Educators are frontline workers. They bear the brunt of stress from administrators, students, and family. If someone in the field of education is concerned about an issue, it typically involves an educator. If administrators make decisions, it usually impacts all educators. Educators bear the effect of the decisions, good or bad. If a student is unhappy and a parent calls the school, an educator gets involved. If a student needs help, an educator is there to assist.
Covid-19 has brought tremendous stress upon educators. Not only have they maintained their teaching load, but they have also had to adapt and relearn how to teach students using online and hybrid methods. They adapted these methods with very little training and support. Covid-19 has caused stress to everyone, but teachers are the first to cope with face-to-face dissatisfaction from administrators, parents, and students. According to the Center for State and Local Government Excellence, K to 12 teachers’ overall satisfaction with administration sank to 44% in October 2020. Over 41% noted their hours have increased since the start of Covid-19 due to the extra workload that online/remote work requires, an increased number of parent or student meetings, and an increased number of school meetings.
At the college level, 55% of faculty have considered changing careers or retiring early, according to the Chronicle of Higher Education. The majority of faculty said they are experiencing high frustration, anxiety, and stress with their institutions’ administration. Of the faculty respondents, 75% said their workload increased since January, their work-life balance has declined, and colleges have cut back on salaries and benefits due to Covid-19’s impact. Two-thirds of female faculty reported feeling very stressed with the decline of their work-life balance due to their additional caretaking responsibilities and changes in their school-age children’s schedules. Meanwhile, one constant that hasn’t changed is their work evaluations and expectations of publishing, service work, and student evaluations.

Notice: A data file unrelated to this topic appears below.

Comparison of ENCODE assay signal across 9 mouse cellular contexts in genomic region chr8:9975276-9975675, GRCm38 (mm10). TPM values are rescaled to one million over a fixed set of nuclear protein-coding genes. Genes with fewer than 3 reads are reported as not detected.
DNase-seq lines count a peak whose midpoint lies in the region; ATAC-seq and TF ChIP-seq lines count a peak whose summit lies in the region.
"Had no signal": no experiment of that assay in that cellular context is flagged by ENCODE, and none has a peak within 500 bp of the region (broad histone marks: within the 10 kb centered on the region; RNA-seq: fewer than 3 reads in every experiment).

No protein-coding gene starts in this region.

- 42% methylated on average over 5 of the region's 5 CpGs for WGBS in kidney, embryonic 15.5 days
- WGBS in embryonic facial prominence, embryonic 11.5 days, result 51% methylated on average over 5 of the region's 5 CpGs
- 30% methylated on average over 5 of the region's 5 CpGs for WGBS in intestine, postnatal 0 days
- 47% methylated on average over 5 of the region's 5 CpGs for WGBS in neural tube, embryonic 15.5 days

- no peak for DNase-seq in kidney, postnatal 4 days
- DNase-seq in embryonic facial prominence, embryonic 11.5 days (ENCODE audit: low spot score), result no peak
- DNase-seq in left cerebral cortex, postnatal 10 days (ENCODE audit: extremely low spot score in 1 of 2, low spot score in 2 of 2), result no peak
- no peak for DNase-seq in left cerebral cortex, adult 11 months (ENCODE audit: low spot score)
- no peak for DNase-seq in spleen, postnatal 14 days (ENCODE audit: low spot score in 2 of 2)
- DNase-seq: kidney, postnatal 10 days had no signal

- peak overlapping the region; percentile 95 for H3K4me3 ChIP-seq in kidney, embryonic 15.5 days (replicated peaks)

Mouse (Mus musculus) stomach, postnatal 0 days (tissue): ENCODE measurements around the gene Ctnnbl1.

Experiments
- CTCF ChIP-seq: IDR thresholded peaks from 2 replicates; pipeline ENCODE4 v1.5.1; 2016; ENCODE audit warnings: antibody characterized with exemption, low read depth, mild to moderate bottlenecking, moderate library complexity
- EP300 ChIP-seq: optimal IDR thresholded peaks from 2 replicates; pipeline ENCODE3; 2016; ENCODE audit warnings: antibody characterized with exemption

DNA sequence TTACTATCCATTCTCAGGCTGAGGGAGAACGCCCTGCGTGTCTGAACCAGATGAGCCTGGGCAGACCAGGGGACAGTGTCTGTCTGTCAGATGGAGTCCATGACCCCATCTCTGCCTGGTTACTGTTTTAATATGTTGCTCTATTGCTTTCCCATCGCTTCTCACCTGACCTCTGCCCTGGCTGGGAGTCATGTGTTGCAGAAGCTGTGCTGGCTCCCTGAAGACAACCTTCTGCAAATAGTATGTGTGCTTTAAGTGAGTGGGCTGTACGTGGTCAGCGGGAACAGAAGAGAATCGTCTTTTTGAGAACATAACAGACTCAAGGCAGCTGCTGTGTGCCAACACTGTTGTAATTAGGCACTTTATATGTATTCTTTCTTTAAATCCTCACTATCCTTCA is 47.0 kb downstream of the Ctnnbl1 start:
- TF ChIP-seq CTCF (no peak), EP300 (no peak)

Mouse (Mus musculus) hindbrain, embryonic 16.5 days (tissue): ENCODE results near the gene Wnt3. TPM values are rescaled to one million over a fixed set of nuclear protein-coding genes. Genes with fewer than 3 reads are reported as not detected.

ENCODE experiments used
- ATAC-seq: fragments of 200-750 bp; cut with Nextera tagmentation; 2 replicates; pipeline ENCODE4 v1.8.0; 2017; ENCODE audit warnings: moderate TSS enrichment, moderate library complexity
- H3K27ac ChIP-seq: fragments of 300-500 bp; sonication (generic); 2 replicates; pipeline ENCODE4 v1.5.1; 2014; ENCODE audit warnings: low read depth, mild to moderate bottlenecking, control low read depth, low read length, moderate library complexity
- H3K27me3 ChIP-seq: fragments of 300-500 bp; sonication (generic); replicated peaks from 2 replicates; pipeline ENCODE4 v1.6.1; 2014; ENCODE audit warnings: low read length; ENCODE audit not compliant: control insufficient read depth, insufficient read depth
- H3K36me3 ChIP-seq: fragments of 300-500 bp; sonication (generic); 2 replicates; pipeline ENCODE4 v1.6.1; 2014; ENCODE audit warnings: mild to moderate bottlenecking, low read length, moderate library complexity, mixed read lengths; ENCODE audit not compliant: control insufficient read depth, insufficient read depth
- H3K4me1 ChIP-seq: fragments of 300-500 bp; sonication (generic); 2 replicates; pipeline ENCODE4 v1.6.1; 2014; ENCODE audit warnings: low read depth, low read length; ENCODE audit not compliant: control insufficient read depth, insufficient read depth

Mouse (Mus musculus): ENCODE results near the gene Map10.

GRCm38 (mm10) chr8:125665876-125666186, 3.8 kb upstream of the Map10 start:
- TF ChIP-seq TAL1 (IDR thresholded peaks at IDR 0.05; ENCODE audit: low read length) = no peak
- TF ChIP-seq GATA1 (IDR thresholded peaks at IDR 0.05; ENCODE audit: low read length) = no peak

There is hope that Covid-19 will change, and stress levels will begin to decline. Vaccinations are rapidly becoming more available, and the U.S. rate of Covid-19 is dropping. At this point, if your institution is not providing stress support, chances are it will not in the future. Educators need to take matters into their own hands. Here are a few helpful tips to help cope with stress.
Remember to care for yourself. You deserve to be rewarded, and if your institution isn’t offering services to help, then you reward yourself. Set aside time to relax. If reading a book relaxes you, take 15 minutes a day and read. If going to a half-hour walk helps, take some time to walk. WebMD notes that self-care, like exercise, can help you sleep better and increase your mood.
Communicate with co-workers and check-in with one another regularly. Reaching out and talking will allow you not to feel isolated and know that others are experiencing the same thoughts and feelings. When you connect with others, your body releases a hormone that prevents fight or flight and causes you to relax. Talking to positive people may help you gain a new way of looking at the situation.
Remember to laugh. Laughter is medicine for the mind, body, and spirit. WebMD says, “When you laugh, you take in more oxygen. Your heart, lungs, and muscles get a boost, and your body releases those feel-good hormones. Laughter also improves your immune system, lessens pain, and improves your mood for long periods”. Make an effort to watch a comedy or listen to your favorite comedian online. Old reruns of The Office or Seinfeld will surely give you a good ole belly laugh.
Finally, set boundaries with your phone. Most of us are glued to our phones and continuously on them in some manner, texting, reading emails, zooming, talking, or googling information. If possible, stop replying to messages after 7 pm. Unplugging will allow you time to do other things, for example, some self-care! If this seems impossible, start by silencing your phone for an hour and not looking at it. You will be amazed at how less stressed you would feel.
Educators, now more than ever, need to take care of ourselves. We need to remind ourselves that Covid-19 will eventually pass, and life will begin to return to normal. This cycle of Covid-19 is not an easy time to pass through, but we can do it together. Try to use some of the tips mentioned in this article. Remember, you are a fantastic person that deserves to feel better.
By Maria Minor